Red Flags Rule delayed again
WASHINGTON - The Federal Trade Commission (FTC) has delayed its enforcement of the "Red Flags" Rule until Dec. 31, 2010, it announced this morning.
It was slated to begin enforcing the rule June 1.
The FTC said in a release that it had been asked by members of Congress for the delay so it would have time to consider legislation that would limit who was affected by the rule.
"Congress needs to fix the unintended consequences of the legislation establishing the Red Flags Rule--and to fix this problem quickly," FTC Chairman Jon Leibowitz said. "As an agency we're charged with enforcing the law, and endless extensions delay enforcement."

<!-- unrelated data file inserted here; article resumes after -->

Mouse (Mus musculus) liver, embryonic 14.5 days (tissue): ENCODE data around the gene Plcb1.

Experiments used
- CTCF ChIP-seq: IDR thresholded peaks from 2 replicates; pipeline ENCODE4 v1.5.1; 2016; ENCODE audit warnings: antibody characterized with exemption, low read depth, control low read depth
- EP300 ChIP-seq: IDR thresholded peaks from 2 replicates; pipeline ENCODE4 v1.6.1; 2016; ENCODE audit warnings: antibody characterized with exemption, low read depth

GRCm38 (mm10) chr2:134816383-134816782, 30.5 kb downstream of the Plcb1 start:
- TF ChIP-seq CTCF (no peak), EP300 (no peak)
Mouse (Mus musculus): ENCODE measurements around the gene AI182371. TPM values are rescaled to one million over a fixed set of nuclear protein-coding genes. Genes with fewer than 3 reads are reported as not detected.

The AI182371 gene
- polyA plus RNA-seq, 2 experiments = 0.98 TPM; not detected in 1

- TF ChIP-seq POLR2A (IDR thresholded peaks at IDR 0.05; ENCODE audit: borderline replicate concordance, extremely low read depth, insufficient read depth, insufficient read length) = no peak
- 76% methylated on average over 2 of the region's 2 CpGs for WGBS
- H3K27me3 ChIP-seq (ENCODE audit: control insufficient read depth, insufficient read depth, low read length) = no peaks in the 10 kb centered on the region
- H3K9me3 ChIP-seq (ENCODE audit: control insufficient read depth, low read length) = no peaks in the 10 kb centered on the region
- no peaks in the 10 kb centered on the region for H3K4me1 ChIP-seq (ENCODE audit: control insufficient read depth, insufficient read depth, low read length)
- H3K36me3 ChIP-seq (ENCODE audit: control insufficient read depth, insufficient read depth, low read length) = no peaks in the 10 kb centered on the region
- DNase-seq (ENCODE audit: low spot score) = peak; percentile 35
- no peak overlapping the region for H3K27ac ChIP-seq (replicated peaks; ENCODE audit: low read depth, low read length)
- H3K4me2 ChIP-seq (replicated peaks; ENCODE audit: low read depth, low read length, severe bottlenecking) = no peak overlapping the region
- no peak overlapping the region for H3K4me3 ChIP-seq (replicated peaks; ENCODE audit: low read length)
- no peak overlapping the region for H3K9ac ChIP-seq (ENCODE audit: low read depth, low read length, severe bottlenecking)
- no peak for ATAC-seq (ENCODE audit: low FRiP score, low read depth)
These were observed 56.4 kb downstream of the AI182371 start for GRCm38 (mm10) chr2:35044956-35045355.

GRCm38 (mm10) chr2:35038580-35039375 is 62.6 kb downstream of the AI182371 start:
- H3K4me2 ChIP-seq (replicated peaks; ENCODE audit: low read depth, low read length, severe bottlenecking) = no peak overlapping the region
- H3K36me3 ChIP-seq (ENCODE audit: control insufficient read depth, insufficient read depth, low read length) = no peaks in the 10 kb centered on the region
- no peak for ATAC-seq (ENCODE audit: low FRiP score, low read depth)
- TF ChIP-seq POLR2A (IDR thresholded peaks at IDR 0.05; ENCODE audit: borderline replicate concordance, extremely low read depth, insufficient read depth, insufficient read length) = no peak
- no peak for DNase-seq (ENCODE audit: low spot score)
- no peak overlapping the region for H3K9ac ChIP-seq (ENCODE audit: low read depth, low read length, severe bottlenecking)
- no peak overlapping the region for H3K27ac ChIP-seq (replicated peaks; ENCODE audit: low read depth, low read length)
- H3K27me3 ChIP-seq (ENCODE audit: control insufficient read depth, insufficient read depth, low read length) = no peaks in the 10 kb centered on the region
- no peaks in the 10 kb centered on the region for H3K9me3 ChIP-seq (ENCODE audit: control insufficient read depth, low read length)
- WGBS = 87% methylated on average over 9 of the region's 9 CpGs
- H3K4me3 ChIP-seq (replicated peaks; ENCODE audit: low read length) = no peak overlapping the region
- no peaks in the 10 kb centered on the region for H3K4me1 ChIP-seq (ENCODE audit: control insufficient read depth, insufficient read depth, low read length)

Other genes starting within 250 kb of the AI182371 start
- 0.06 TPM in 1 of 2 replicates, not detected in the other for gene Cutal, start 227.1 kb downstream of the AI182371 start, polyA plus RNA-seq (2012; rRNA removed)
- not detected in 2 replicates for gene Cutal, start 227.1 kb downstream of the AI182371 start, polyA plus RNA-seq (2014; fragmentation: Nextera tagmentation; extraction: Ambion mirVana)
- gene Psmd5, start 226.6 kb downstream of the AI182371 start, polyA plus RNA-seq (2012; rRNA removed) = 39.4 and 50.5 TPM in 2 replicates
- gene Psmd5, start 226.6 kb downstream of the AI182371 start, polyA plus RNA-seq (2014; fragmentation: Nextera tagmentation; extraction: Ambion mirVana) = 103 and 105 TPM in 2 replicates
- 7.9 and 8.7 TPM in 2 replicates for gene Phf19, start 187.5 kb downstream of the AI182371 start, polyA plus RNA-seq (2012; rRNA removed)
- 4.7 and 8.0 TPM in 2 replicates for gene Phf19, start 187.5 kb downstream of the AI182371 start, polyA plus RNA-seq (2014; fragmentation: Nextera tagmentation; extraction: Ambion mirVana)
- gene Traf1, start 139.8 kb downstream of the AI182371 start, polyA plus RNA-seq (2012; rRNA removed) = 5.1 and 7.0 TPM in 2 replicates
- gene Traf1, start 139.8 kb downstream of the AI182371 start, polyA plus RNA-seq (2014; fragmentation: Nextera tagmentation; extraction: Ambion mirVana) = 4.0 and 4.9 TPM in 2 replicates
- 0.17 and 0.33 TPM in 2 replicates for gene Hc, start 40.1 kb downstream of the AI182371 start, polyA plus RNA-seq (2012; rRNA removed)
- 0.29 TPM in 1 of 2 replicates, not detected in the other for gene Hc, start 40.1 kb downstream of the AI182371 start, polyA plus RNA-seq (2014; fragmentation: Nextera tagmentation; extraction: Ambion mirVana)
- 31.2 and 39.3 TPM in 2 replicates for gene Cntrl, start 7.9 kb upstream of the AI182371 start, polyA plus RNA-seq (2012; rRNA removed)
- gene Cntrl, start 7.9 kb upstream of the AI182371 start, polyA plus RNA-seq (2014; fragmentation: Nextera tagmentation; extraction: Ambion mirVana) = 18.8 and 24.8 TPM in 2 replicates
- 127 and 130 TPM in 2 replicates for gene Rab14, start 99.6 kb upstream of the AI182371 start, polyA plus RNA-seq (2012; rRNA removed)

The Red Flags Rule requires creditors to put identity theft measures in place. DMEs are considered creditors any time they don't collect payment upfront.
Physicians have argued that they shouldn't be considered creditors. On May 21, the American Medical Association, the American Osteopathic Association and Medical Society of the District of Columbia filed a lawsuit to prevent the FTC from requiring physicians to comply with the rule.
Physicians do not generally require payment upfront for a variety of reasons, including the need to determine what a patient's insurance will cover, says the suit.
The rule has been delayed several times to give affected companies more time to develop and implement their programs.